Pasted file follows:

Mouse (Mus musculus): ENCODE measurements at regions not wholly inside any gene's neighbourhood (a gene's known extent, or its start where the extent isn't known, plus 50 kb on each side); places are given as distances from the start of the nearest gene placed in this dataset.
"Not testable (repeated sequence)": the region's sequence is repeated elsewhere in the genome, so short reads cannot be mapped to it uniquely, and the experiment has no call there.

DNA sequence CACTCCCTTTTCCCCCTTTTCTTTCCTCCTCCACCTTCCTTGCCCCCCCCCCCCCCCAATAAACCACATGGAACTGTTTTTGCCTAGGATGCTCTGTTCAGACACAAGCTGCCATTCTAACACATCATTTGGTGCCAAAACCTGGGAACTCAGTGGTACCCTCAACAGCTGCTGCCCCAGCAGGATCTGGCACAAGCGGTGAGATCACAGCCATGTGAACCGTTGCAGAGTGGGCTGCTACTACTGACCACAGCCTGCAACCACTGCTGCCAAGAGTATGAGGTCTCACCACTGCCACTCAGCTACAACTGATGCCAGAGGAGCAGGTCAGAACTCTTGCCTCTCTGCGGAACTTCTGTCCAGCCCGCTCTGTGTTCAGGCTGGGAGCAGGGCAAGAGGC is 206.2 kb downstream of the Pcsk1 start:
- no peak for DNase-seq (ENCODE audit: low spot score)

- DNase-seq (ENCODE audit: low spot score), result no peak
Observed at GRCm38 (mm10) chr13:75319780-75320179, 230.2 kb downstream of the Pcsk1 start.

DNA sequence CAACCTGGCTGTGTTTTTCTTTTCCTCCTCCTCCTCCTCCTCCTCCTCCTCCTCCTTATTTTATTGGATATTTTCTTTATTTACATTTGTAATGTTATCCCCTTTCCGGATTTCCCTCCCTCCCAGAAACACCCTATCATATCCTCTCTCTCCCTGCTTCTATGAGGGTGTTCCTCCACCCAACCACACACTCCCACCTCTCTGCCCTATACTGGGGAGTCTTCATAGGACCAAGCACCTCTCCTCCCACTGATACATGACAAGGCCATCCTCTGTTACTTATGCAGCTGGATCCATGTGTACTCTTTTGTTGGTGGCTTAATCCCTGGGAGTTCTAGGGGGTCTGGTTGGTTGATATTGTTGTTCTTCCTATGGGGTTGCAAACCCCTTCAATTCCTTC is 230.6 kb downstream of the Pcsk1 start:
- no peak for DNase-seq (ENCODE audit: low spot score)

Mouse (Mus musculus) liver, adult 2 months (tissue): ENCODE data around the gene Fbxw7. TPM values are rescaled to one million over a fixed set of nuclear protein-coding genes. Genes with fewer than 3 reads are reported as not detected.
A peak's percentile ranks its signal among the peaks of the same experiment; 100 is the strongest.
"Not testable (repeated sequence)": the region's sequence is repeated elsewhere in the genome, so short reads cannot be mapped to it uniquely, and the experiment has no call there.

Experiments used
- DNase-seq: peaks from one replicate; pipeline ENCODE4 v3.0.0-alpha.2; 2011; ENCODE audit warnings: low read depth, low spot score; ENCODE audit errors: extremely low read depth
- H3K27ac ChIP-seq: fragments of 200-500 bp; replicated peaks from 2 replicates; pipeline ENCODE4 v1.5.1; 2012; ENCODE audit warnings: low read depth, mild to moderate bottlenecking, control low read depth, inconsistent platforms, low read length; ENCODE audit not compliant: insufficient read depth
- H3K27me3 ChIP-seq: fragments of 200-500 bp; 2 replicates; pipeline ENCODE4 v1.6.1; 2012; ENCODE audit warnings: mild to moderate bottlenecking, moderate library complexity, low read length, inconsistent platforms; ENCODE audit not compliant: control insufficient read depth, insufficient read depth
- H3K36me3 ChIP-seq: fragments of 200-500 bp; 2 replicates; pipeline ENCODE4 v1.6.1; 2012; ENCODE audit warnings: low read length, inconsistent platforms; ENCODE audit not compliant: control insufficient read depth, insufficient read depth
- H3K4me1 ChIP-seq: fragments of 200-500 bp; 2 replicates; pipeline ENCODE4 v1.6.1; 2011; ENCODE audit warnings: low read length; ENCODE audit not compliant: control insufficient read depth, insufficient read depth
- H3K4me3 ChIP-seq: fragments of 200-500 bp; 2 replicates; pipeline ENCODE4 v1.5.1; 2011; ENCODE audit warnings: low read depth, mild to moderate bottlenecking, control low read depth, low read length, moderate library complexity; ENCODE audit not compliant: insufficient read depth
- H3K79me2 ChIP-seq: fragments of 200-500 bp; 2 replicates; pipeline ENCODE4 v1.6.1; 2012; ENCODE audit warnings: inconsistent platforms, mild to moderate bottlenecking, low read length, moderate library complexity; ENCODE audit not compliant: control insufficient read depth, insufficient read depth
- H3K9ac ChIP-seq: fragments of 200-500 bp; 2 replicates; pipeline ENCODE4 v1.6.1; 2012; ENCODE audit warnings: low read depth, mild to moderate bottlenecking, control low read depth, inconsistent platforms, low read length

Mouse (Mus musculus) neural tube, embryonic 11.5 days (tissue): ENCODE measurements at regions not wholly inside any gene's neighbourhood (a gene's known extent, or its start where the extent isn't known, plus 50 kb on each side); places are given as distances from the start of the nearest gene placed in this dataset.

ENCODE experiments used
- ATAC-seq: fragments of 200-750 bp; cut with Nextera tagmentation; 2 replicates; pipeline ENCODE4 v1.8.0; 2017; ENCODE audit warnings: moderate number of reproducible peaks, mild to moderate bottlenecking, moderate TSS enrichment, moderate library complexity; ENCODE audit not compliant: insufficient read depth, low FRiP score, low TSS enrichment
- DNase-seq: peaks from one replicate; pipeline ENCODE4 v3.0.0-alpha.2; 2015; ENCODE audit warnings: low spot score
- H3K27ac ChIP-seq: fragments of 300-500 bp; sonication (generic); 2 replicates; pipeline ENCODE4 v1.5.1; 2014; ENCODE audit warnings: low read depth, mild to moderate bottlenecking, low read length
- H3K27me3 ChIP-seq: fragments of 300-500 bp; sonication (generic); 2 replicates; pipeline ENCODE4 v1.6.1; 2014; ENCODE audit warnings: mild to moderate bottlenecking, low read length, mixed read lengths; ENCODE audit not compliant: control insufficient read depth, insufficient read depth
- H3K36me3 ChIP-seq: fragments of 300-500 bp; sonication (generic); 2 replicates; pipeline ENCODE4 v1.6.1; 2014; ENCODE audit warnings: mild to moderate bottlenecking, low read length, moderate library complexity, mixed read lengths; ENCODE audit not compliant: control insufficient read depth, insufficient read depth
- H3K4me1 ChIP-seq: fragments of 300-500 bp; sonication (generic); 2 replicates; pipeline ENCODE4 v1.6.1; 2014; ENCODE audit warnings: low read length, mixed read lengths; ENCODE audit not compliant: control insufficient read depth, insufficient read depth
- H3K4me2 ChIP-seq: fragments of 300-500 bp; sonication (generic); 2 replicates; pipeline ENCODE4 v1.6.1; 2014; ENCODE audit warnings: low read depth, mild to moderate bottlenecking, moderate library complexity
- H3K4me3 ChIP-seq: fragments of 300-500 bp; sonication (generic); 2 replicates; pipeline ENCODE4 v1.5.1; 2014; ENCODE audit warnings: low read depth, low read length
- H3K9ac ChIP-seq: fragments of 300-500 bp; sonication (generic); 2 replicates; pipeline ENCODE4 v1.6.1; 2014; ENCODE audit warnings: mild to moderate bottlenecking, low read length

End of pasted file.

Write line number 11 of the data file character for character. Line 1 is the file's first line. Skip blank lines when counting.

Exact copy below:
"Not testable (repeated sequence)": the region's sequence is repeated elsewhere in the genome, so short reads cannot be mapped to it uniquely, and the experiment has no call there.